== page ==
“Then I was quickly ready to depart for becoming a forest dweller even ahead of Him, as when lacking His association even residence in heaven is not to my liking.” (Sita Devi speaking to Hanuman, Valmiki Ramayana, Sundara Kand, 33.27)
sā aham tasya agrataḥ tūrṇam prasthitā vana cāriṇī ||
na hi me tena hīnāyā vāsaḥ svarge api rocate |
“Listen, I need to discuss something with you. It’s important. Are you ready? Okay, I think you’ve been too much into this bhakti-yoga thing lately. I’ve heard all your preaching and I’ve even read some of the books you’ve shown me. And you don’t need to convince me of the need for reading the Bhagavad-gita. I follow the teachings in my own life. I’ve had one on my bookshelf since before you were born. I’ve kept the image of Arjuna and Krishna in the chariot in my mind since before I can remember.
The thing I’m concerned with is your total lack of interest in anything else. You are so young still. Instead of going out with your friends on a Friday night, all I hear from your room is ‘Hare Krishna Hare Krishna, Krishna Krishna, Hare Hare, Hare Rama Hare Rama, Rama Rama, Hare Hare.’ It sounds nice; I must admit that. I’m glad that you’re taking an interest in spiritual things. I’m proud of you for that.
But I don’t want you giving up on life so early. You should enjoy a little. Man has responsibility to his society, to his community. We’ve discussed this before, so I won’t go into great detail again. Let me ask you this: what will it take to get you to tone down the bhakti a little? I don’t want you to forget God. I don’t want you to suddenly think that this world was created through some random collision of chemicals and that through some intelligent manipulation of those chemicals you can somehow cheat death. No, no, I want you to stay pious.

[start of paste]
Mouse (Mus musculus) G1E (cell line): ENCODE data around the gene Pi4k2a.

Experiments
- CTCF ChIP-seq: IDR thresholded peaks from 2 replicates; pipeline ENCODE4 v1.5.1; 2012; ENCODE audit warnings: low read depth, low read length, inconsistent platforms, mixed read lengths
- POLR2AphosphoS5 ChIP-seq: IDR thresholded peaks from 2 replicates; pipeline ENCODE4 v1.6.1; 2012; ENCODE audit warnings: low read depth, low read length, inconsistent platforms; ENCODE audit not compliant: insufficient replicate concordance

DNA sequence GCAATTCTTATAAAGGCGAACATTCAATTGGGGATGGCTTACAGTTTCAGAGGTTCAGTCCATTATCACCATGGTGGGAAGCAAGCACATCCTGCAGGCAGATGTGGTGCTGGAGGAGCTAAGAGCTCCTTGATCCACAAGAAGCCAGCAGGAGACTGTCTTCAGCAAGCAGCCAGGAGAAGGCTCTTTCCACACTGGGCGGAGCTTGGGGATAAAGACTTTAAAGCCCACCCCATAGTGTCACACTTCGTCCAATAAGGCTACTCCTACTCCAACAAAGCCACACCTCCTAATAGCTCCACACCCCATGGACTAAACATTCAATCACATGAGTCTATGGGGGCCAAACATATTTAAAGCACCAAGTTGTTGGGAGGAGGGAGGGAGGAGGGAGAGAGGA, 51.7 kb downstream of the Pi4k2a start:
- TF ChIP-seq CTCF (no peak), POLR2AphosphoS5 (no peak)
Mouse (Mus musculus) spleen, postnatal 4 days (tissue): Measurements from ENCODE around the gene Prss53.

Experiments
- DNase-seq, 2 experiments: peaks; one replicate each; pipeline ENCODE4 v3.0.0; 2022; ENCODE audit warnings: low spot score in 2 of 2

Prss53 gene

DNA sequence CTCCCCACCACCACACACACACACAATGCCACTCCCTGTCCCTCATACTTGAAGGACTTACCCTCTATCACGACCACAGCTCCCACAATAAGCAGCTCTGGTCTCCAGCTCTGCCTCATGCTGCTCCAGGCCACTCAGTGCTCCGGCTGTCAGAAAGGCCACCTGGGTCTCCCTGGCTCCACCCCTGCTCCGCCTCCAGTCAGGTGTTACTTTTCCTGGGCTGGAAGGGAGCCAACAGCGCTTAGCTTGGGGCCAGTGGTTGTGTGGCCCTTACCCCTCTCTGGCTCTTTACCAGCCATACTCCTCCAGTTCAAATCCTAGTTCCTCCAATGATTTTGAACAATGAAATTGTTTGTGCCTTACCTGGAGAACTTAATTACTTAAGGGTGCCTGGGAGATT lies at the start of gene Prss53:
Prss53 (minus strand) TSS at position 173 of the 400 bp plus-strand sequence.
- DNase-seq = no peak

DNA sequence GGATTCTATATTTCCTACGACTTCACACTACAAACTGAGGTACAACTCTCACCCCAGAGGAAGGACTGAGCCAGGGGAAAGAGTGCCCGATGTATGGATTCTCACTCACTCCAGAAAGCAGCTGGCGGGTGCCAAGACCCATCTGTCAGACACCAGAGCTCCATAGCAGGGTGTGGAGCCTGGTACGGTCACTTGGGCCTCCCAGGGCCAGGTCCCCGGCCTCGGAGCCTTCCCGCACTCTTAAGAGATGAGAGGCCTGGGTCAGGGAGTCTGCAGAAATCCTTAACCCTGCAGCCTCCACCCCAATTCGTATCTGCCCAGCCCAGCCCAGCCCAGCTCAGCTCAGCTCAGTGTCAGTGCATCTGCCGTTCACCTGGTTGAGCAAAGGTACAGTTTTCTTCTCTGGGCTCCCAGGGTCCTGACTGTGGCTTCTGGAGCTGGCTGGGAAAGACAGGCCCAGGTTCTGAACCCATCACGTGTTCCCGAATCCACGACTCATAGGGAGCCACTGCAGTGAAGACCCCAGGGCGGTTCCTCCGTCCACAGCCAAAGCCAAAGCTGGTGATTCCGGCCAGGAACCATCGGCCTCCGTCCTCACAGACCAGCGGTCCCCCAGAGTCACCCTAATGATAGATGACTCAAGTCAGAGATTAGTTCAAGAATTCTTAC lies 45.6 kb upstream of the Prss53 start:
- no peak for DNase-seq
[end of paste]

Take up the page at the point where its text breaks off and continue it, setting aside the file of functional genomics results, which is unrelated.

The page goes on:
But just relax a little. Don’t go so crazy. What is it going to take to get you to bring it down? I’m willing to do pretty much anything. Name your price. Don’t consider me to be a bad person. I’m only looking out for you. Go ahead, don’t be shy. What do you want?”
This hypothetical situation isn’t difficult to imagine. When having children, who actually imagines them growing up to be surrendered souls to the Supreme Personality of Godhead? Who hopes to get lessons on detachment, karma and the material nature from their young offspring? When bhakti-yoga practice reaches the stage of purification, no amount of money can convince the person to shift their attention elsewhere.
In this situation, the offer is from a parent, but consider the material nature as a whole. What if you could get whatever you wanted? To more easily comprehend just what is available to be had, take the three categories of bhukti, mukti and siddhi. In bhukti you can get anything material to enjoy. Think of it like having a first class chef living in your house. You don’t need to go online to shop; the retailers make house calls. They bring you samples of the latest items as soon as they are released. The top fashion designers come to your home to get your input on future designs.
You don’t have to wait on the long lines at the airport. You have your own private jet. A driver whisks you away to wherever you want to go. A personal assistant handles all communication. If someone wants to speak with you, they must go through the assistant first. Their job is to always reject initially. You have trouble saying “no,” so you pay someone to do it for you. This begins to explain the life of full enjoyment in bhukti.